# Having trouble proving a property of convex sets:

In my econ homework, I was asked to prove that:
A set C is convex iff a C + b C = (a+b) C for all nonnegative scalars a and b.

All that I'm given is that the definition of a convex set is, for x,y elements of a convex set C:
(1-a) x + a y exists in C, for 0<a<1

My thoughts were to first prove it in the forward direction. So suppose C convex. Then a C + b C = {ax+by : x,y exist in C}. Somehow I need to get this to a C + b C = {(a+b) x : x exist in C}. I'm not seeing how to do this using the definition of a convex set. I can see why this is true geometrically by noting the set a C + b C is simply the b C superimposed on a bunch a C's on the edge, so the new "radius" becomes a+b but this isn't rigorous.

I have already proved that if a set C is convex then for every finite subset and nonegative scalars that sum to 1, the linear combination is also in C; that teh sum of two convex sets is convex, and that scalar multiples of convex sets are convex, so I can use those properties but I don't think they help.

HallsofIvy
Homework Helper
Start by looking at a simple example. Suppose C is an interval in the real numbers (all convex sets in R1 are intervals). Then aC+ bC= {ax1+ bx2} where x1 and x2 are contained in C. You want to prove that there always exist x in C such that ax1+ bx2= (a+ b)x. Well, obviously, x= (ax1+ bx2)/(a+b)= (a/(a+b))x1+ (b/(a+b))x2. Do you see how to prove that x is in C?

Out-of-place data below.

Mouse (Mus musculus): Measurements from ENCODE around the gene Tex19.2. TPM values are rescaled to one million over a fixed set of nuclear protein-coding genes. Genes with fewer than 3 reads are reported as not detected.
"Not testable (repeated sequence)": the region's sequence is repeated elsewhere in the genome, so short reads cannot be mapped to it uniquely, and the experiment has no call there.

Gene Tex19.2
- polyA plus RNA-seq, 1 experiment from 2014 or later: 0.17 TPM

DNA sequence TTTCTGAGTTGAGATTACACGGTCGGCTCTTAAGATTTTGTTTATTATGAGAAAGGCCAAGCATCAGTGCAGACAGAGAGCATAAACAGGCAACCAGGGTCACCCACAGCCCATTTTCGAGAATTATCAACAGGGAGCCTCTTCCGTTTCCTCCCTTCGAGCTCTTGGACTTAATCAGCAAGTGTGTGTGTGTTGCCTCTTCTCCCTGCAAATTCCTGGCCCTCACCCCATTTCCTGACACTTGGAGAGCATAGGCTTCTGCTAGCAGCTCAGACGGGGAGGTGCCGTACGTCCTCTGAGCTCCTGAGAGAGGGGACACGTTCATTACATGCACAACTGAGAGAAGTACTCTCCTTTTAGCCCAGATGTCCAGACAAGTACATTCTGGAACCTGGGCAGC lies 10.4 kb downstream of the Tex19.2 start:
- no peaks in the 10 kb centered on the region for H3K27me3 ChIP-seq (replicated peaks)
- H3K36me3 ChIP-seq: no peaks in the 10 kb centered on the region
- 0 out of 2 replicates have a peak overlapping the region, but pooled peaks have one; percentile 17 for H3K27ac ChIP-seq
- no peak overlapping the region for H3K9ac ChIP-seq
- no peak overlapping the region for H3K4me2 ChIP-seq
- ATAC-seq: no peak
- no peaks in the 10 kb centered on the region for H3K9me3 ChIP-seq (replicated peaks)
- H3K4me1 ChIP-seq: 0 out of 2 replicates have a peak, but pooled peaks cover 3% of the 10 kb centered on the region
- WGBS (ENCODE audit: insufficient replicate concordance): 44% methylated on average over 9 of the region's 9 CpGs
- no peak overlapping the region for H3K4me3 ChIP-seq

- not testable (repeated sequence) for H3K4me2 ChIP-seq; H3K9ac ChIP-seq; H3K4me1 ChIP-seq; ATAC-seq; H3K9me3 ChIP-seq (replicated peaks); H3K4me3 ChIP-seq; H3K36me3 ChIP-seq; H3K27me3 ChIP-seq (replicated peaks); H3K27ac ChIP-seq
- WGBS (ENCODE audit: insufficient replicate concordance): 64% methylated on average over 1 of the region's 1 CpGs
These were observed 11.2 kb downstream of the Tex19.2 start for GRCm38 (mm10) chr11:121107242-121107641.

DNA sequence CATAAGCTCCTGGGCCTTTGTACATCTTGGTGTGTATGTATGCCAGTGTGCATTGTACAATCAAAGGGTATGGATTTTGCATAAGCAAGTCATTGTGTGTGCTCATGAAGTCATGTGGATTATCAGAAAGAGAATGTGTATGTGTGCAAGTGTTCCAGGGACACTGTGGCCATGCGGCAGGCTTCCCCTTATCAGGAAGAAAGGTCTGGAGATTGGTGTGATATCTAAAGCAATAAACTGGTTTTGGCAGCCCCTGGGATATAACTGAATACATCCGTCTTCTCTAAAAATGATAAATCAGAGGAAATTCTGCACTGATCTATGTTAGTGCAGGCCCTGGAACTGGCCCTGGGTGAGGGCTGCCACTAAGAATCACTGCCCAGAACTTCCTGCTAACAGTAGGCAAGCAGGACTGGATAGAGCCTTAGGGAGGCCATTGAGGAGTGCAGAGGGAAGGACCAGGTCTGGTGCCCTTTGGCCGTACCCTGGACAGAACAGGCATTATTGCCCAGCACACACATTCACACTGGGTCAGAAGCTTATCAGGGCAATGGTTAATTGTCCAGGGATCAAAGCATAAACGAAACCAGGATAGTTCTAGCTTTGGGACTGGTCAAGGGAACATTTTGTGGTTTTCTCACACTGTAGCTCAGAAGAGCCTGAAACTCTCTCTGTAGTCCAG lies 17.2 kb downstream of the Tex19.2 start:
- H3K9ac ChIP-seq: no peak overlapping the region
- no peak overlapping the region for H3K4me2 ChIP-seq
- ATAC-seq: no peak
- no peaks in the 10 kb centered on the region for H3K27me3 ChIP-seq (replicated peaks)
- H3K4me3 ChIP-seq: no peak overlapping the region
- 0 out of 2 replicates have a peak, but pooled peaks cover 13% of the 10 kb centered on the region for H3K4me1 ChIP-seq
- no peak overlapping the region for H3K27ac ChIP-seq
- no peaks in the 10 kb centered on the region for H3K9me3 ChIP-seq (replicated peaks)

Ah, I see. Thank you so much for your help.

In my econ homework, I was asked to prove that:
A set C is convex iff a C + b C = (a+b) C for all nonnegative scalars a and b.

All that I'm given is that the definition of a convex set is, for x,y elements of a convex set C:
(1-a) x + a y exists in C, for 0<a<1

My thoughts were to first prove it in the forward direction. So suppose C convex. Then a C + b C = {ax+by : x,y exist in C}. Somehow I need to get this to a C + b C = {(a+b) x : x exist in C}. I'm not seeing how to do this using the definition of a convex set. I can see why this is true geometrically by noting the set a C + b C is simply the b C superimposed on a bunch a C's on the edge, so the new "radius" becomes a+b but this isn't rigorous.

I have already proved that if a set C is convex then for every finite subset and nonegative scalars that sum to 1, the linear combination is also in C; that teh sum of two convex sets is convex, and that scalar multiples of convex sets are convex, so I can use those properties but I don't think they help.

how?